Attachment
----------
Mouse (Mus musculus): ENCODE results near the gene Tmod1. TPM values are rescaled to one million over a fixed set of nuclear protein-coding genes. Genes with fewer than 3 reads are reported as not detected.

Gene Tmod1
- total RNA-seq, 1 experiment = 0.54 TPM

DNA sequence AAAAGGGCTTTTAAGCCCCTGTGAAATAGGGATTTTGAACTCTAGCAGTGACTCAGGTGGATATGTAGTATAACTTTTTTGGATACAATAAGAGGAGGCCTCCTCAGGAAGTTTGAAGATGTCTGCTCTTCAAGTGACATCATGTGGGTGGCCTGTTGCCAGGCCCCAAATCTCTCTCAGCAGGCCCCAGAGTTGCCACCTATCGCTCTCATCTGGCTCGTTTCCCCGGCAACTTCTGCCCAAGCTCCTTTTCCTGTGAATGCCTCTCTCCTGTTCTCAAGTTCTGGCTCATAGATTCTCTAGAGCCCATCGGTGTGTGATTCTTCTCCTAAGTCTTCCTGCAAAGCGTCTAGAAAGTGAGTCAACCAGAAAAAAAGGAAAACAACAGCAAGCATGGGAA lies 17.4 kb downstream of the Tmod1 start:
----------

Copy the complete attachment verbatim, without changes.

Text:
Mouse (Mus musculus): ENCODE results near the gene Tmod1. TPM values are rescaled to one million over a fixed set of nuclear protein-coding genes. Genes with fewer than 3 reads are reported as not detected.

Gene Tmod1
- total RNA-seq, 1 experiment = 0.54 TPM

DNA sequence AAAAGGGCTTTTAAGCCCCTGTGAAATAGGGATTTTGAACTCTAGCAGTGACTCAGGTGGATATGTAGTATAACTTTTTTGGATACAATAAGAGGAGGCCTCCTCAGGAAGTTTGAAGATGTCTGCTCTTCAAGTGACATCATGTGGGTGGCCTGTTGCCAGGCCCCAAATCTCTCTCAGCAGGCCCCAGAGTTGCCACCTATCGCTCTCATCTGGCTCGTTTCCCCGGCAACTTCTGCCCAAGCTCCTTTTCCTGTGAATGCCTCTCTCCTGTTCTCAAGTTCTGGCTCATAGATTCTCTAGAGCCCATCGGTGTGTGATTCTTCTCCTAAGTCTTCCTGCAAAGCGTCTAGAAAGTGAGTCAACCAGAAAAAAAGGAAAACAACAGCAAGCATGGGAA lies 17.4 kb downstream of the Tmod1 start: